Anti-genetically modified foods campaigner Julie Newman has backed out of a pledge to run against National Party MP and Agriculture Minister Terry Redman at the March 9 WA election.
In the first casualty of campaigning season, the veteran pastoralist Ms Newman said she’d had some personal setbacks informing her decision not to contest Warren-Blackwood.
She also believed unrest within the National Party could contribute to Mr Redman’s downfall.
“There’s that much unrest with Terry I don’t think I need to (stand),” she told the Times.
“I don’t think I need to spend all that money and time.”
Although she believed ructions within the National Party from older grassroots members was one source of unrest, she also believed the many voters who’d had their noses put out by Mr Redman’s support for GM crops would also go against him.
She tipped an increase in the vote to independent and Greens candidates, but later conceded irate farmers, particularly in the dairy industry still smarting from price pressures, were more likely to vote for the Liberals.
“It’s not just the GM issue,” the former Independent candidate said.
“He’s just such a yes man. The National Party’s become a multinational party. He’s just not representing farmers any more.”
Mr Redman said he wasn’t going to get into a personal slanging match over Ms Newman’s decision not to commit to her previous challenge.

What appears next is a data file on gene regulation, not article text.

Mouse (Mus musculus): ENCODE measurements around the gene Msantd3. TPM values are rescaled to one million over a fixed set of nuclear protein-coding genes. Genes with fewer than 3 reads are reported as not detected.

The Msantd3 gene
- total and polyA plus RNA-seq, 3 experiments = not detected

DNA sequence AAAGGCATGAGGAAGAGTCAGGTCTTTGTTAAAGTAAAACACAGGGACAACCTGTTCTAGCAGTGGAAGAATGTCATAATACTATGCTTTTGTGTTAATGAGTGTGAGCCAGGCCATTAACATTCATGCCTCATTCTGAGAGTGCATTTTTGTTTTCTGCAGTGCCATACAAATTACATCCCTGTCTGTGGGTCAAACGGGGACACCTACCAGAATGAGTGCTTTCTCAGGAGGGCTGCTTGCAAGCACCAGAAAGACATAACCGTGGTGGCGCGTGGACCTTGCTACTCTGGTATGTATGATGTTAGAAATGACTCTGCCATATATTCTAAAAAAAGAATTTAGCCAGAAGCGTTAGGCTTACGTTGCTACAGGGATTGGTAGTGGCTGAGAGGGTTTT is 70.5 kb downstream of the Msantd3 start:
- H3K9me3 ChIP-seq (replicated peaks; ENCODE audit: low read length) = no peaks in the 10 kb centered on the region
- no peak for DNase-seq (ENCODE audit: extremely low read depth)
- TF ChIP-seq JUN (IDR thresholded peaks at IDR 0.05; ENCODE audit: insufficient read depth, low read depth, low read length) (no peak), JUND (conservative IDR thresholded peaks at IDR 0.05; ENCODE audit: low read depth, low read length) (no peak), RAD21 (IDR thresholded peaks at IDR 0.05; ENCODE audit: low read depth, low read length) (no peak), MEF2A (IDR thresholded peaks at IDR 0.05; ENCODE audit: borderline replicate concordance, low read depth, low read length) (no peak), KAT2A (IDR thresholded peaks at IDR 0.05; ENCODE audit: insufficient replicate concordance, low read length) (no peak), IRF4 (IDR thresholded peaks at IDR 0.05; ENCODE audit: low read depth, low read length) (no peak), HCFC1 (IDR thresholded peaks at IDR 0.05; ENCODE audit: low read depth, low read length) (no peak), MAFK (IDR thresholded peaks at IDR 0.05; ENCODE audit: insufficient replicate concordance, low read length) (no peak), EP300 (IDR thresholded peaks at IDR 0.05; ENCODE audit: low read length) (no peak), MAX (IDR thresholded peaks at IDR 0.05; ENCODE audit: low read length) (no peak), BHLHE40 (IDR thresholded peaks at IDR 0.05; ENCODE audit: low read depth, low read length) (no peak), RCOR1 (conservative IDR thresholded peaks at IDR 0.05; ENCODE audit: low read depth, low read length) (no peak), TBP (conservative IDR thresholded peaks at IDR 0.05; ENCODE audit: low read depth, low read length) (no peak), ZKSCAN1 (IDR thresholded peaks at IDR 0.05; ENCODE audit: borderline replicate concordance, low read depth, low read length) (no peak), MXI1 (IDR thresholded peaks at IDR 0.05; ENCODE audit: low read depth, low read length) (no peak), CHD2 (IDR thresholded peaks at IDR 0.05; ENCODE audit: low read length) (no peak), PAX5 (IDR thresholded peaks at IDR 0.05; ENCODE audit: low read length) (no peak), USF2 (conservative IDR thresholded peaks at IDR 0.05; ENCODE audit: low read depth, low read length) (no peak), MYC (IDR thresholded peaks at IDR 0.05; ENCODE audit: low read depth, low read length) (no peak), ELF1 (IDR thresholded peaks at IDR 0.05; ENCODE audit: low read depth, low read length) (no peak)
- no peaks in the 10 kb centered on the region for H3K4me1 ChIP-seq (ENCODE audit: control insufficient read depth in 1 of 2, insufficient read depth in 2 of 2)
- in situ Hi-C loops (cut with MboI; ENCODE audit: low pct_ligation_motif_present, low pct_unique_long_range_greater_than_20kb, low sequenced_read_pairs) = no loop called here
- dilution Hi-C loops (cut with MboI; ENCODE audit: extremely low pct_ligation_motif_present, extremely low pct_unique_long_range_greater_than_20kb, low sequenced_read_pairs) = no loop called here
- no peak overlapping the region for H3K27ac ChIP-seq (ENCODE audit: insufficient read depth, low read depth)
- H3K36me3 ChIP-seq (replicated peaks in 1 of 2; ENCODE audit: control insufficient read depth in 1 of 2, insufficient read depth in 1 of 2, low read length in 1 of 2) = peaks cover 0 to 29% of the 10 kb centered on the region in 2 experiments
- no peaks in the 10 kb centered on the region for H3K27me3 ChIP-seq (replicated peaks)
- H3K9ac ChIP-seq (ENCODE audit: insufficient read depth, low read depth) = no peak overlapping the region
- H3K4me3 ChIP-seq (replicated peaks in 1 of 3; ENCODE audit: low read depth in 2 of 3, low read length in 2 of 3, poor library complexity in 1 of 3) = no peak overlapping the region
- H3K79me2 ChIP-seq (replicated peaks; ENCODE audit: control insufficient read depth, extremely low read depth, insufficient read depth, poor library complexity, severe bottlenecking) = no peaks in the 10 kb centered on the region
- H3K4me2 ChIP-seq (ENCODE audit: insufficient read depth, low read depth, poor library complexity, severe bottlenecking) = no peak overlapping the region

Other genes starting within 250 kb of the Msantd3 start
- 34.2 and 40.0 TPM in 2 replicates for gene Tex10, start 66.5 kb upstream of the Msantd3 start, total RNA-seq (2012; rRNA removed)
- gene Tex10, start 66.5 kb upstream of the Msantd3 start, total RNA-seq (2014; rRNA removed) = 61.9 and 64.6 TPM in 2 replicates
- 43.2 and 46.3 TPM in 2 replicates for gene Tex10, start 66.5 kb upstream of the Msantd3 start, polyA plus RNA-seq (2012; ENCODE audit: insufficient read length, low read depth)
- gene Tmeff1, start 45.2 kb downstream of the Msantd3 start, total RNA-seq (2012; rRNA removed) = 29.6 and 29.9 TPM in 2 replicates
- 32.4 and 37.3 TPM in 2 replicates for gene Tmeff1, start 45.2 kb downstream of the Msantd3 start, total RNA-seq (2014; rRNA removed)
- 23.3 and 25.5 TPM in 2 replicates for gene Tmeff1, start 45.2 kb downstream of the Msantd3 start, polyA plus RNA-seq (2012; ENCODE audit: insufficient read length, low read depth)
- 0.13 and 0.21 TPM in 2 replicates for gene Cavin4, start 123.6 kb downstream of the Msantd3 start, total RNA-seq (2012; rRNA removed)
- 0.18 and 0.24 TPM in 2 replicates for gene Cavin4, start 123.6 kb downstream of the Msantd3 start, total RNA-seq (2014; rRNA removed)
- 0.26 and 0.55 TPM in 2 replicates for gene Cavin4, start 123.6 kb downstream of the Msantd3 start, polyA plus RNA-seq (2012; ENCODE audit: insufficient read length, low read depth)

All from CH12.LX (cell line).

“Clearly it’s a better position for me,” he told the Times.
He didn’t think Ms Newman’s decision would greatly affect the outcome of the poll and said voters would decide which way they wanted to go on March 9.
“We will always be measured on performance and anyone who looks at Terry Redman during the past four years and how he’s gone will be able to put ticks and crosses against a whole range of things,” he said.
While acknowledging there was a plurality of views on various issues among farmers, Mr Redman didn’t give much weight to claims of dissent within National Party ranks.
Liberal Party candidate Ray Colyer said he hadn’t received strong feedback during doorknocking that some disgruntled Nationals voters might switch to him.
He wasn’t aware of Ms Newman’s decision and also said he wasn’t able to speculate about what it would do for the electoral race.
Greens MLC Giz Watson spoke on behalf of Warren-Blackwood candidate Nerilee Boshammer who was gagged by her employer from talking to the media.
Although the Greens had welcomed Ms Newman’s views on GM and taking that fight to Mr Redman in March, she also acknowledged the Green vote would benefit from anti-GM voters sticking with the party with the strongest stance against the issue.
Ms Watson also backed claims unhappy farmers might switch their votes away from Mr Redman, who was seen as too friendly to the agritech sector.
“We’ve actually spent a lot of the past nine months down there talking with farmers,” she said.
“There is a change in the air.”